10 Books I Feel Differently About After Time Has Passed | The Ones I Like Less Than When I First Read Them

It happens to us all: Upon rereading a book, or even just skimming through it, we find that our opinion has changed. Today, I’m discussing the books I like less these days than I did when I first read them.

In some cases, I loved the book and my feelings later reversed. In other cases, I never liked the book much to begin with and found that my feelings against it grew even stronger with time! Sometimes I’ve grown indifferent. Sometimes I thought it was a great example of a particular genre but, upon actually becoming more well read in that genre, realized I didn’t have a clue what I was talking about earlier.

It happens.

Stay tuned for a follow-up post about books I like more now than I did when I first read them! Since I’m cranky af in this post, I thought I may as well end on a positive note… lmao.


1. City of Bones by Cassandra Clare

I’ve never been a fan of Cassandra Clare, to the point where I tried to force myself to read the second book in order to give her another chance but finally abandoned it because I just couldn’t stomach the writing. The plot is cliched and the characters are dull, but more than anything I can’t stand the humor. It’s so stilted and grating? 0/10 would not recommend.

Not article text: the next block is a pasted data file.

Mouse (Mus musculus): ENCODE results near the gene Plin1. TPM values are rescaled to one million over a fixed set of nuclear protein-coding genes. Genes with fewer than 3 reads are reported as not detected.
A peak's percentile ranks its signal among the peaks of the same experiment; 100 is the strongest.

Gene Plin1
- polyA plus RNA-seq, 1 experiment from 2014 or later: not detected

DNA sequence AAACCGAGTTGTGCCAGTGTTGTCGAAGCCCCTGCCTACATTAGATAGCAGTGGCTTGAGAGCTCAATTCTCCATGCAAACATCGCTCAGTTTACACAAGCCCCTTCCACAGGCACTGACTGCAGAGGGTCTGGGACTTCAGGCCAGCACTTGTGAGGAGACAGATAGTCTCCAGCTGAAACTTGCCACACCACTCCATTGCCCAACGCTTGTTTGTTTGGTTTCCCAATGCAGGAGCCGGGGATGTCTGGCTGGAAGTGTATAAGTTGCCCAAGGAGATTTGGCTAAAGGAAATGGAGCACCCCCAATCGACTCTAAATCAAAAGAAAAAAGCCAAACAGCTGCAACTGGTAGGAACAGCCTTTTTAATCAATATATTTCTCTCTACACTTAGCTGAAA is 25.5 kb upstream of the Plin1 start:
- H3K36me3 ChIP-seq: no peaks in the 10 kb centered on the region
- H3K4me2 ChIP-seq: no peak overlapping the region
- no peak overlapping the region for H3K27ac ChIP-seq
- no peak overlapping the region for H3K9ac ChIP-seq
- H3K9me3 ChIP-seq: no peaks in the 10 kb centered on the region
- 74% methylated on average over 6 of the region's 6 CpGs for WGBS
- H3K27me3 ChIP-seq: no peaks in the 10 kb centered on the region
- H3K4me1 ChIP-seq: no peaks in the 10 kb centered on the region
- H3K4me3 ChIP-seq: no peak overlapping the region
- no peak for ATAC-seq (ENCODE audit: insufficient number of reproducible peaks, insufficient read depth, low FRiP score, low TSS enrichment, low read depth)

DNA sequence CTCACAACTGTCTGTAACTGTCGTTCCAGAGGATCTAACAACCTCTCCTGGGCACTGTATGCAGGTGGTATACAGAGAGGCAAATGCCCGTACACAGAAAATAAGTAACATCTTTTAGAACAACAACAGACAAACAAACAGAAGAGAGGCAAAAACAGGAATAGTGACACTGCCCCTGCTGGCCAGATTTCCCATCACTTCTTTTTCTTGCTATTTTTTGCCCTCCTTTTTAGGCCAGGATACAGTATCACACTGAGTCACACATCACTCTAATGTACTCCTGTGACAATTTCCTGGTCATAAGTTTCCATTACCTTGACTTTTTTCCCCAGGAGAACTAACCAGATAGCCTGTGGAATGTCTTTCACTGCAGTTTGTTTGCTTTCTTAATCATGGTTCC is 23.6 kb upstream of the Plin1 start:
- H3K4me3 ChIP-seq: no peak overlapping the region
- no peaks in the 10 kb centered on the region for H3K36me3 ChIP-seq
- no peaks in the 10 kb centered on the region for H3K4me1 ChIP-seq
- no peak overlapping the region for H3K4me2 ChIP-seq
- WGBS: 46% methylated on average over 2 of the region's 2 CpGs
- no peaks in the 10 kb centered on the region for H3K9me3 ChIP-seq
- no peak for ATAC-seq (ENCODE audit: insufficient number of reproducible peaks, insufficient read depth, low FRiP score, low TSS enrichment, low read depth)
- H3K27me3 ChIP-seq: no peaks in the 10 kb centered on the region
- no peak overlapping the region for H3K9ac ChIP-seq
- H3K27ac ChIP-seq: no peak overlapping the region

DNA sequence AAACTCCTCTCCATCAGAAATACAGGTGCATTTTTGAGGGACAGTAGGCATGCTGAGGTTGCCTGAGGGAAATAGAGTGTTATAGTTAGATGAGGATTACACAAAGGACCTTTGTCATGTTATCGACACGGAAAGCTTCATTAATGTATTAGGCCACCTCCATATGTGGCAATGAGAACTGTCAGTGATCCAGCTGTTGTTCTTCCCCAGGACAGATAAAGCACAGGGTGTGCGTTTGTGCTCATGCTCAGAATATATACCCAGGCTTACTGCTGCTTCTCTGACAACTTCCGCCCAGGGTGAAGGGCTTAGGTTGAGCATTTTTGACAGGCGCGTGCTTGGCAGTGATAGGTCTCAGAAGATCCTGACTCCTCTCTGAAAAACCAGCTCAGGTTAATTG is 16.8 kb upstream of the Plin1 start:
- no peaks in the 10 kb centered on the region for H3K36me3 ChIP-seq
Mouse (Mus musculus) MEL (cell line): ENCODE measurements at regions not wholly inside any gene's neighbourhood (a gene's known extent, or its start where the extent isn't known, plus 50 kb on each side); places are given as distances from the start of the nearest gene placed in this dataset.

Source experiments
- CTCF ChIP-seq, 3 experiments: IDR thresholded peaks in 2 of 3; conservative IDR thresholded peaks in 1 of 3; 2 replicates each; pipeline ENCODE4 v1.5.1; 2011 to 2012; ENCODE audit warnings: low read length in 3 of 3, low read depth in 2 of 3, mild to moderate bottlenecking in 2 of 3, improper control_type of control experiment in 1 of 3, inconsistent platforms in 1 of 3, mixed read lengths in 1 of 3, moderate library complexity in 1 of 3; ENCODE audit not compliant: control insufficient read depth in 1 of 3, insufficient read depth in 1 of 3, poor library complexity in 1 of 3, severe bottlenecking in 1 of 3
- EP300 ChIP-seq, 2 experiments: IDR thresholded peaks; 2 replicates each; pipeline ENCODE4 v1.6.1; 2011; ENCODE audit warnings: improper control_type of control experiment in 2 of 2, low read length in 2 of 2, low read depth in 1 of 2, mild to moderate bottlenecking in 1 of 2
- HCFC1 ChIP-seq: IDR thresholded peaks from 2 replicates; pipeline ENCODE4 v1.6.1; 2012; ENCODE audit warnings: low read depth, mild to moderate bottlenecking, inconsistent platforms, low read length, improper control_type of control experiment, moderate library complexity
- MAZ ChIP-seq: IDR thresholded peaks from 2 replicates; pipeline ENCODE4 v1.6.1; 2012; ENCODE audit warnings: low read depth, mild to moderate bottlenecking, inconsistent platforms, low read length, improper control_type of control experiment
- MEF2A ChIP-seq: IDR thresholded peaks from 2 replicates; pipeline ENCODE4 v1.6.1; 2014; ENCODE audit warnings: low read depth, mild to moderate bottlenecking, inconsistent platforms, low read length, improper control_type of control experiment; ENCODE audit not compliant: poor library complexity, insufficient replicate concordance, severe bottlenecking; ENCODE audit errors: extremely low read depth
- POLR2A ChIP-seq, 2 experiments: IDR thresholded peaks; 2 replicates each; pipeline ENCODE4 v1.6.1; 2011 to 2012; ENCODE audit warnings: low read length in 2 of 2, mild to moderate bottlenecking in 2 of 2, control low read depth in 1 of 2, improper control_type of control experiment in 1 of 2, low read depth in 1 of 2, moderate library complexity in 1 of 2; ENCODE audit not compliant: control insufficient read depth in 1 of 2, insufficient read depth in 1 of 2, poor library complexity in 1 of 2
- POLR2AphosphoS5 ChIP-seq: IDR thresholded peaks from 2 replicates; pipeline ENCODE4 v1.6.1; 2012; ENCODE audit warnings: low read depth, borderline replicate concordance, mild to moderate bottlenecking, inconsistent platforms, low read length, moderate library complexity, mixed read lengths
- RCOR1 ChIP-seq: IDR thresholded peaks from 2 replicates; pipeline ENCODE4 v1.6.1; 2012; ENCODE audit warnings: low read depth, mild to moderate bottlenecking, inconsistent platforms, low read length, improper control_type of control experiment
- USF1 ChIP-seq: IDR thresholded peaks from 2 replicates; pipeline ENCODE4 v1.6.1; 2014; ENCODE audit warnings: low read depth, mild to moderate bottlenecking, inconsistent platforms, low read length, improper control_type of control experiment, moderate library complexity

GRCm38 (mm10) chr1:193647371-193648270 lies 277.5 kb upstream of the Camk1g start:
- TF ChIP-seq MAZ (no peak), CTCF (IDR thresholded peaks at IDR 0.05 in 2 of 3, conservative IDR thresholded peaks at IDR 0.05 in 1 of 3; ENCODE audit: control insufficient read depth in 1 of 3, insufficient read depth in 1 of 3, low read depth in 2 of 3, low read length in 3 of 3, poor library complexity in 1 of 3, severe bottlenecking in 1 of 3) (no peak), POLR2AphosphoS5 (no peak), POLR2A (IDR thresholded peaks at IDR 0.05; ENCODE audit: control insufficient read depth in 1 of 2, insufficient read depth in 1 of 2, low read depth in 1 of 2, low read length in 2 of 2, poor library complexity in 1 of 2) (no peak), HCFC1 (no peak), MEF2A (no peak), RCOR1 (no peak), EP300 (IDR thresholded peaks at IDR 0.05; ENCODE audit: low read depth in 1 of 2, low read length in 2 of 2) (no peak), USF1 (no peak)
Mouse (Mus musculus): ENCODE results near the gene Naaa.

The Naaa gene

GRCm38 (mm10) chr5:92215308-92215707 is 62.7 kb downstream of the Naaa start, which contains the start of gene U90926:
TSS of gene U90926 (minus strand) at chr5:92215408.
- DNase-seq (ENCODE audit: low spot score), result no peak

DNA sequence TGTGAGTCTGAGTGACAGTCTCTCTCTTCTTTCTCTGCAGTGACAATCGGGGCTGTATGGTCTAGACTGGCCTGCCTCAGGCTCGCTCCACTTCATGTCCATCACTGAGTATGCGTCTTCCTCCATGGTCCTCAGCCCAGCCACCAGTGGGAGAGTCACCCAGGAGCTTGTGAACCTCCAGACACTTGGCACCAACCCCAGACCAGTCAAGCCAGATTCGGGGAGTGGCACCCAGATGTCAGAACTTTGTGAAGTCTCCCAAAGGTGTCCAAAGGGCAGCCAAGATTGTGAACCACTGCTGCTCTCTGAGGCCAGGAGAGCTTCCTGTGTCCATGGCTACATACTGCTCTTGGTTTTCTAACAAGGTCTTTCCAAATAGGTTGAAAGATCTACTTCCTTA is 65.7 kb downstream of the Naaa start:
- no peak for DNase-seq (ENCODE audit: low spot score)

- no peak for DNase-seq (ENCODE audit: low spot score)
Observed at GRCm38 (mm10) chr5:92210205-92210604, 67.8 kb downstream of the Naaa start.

2. Warriors: Into the Wild by Erin Hunter

DSGJHKSDFHSKDFJGHSJDF I USED TO BE OBSESSED WITH THIS SERIES. It seems so corny + cliched now, but when I was like eight I thought it was just the greatest thing ever. I was never that weird horse girl in your class… I was more of a cat girl.

3. Harry Potter and the Chamber of Secrets by J.K. Rowling

This has been my least favorite book in the series for years, but I do remember liking it the first time around. I don’t know… I just don’t find the main plot all that interesting here. I wanted to move on to bigger and better things.

4. Eragon by Christopher Paolini

Can you believe I loved this series at first? Me neither. The more fantasy – especially ADULT fantasy – I read, the more I realized what a shit-tastic* job Paolini had done.

*That’s “shit” plus “fantastic,” in case you were confused. I just now made it up. You’re welcome.

5. Fangirl by Rainbow Rowell

The portrayals of anxiety and college life are spot on, but as time goes on I’ve grown more and more uncomfortable with the way this book is held up as a good example of LGBTQ+ YA lit when the only gay characters appear in a handful of scenes and are fetishized by the straight girl who writes fanfiction about them. So, yeah.

6. School’s Out – Forever by James Patterson